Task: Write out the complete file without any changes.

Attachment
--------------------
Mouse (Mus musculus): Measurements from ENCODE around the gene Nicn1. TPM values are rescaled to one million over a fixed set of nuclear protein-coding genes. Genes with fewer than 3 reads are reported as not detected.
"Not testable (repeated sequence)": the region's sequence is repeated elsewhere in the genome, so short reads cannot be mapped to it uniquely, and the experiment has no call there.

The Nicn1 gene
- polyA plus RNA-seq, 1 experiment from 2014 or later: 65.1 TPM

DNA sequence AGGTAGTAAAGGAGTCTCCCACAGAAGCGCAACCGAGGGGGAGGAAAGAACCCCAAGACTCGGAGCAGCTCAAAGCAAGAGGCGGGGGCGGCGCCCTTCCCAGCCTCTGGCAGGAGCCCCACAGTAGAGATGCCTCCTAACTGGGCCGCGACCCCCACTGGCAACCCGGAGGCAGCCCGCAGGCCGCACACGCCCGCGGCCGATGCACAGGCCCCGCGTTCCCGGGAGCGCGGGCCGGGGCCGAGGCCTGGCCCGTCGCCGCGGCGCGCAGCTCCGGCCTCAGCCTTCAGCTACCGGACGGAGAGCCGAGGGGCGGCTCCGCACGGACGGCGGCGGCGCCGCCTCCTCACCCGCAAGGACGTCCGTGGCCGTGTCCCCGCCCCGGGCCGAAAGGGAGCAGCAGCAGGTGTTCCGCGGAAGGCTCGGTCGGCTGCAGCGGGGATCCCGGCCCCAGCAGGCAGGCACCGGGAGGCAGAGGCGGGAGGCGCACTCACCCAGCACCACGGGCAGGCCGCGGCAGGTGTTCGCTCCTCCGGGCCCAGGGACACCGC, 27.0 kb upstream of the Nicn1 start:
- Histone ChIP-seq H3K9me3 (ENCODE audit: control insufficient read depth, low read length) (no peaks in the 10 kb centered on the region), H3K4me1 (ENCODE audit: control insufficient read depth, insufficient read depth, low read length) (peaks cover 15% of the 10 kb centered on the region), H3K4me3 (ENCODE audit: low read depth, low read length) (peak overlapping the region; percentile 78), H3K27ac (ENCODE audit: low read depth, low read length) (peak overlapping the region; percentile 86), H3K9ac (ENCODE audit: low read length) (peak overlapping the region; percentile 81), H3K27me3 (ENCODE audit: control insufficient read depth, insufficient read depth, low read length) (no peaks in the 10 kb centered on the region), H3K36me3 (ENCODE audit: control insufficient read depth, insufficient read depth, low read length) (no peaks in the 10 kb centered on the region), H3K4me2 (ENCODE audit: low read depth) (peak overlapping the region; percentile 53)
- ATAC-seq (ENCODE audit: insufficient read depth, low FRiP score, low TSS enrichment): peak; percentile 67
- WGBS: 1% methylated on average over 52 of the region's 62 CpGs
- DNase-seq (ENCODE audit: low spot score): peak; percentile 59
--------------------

Mouse (Mus musculus): Measurements from ENCODE around the gene Nicn1. TPM values are rescaled to one million over a fixed set of nuclear protein-coding genes. Genes with fewer than 3 reads are reported as not detected.
"Not testable (repeated sequence)": the region's sequence is repeated elsewhere in the genome, so short reads cannot be mapped to it uniquely, and the experiment has no call there.

The Nicn1 gene
- polyA plus RNA-seq, 1 experiment from 2014 or later: 65.1 TPM

DNA sequence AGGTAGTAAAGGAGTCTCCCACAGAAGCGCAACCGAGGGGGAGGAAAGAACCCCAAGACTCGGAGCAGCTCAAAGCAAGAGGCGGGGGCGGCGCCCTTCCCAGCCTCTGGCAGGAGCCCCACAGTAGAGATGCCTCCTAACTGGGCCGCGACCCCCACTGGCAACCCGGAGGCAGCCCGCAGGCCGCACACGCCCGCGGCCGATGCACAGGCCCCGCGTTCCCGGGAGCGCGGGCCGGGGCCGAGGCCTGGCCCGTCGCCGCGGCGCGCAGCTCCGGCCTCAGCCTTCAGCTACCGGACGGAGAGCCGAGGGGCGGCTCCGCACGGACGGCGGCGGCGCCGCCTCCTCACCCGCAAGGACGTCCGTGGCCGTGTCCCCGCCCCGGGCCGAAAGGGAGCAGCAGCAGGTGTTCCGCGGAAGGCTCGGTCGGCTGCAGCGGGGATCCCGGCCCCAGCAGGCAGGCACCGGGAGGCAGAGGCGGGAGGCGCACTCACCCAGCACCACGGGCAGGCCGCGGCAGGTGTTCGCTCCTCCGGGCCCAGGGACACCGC, 27.0 kb upstream of the Nicn1 start:
- Histone ChIP-seq H3K9me3 (ENCODE audit: control insufficient read depth, low read length) (no peaks in the 10 kb centered on the region), H3K4me1 (ENCODE audit: control insufficient read depth, insufficient read depth, low read length) (peaks cover 15% of the 10 kb centered on the region), H3K4me3 (ENCODE audit: low read depth, low read length) (peak overlapping the region; percentile 78), H3K27ac (ENCODE audit: low read depth, low read length) (peak overlapping the region; percentile 86), H3K9ac (ENCODE audit: low read length) (peak overlapping the region; percentile 81), H3K27me3 (ENCODE audit: control insufficient read depth, insufficient read depth, low read length) (no peaks in the 10 kb centered on the region), H3K36me3 (ENCODE audit: control insufficient read depth, insufficient read depth, low read length) (no peaks in the 10 kb centered on the region), H3K4me2 (ENCODE audit: low read depth) (peak overlapping the region; percentile 53)
- ATAC-seq (ENCODE audit: insufficient read depth, low FRiP score, low TSS enrichment): peak; percentile 67
- WGBS: 1% methylated on average over 52 of the region's 62 CpGs
- DNase-seq (ENCODE audit: low spot score): peak; percentile 59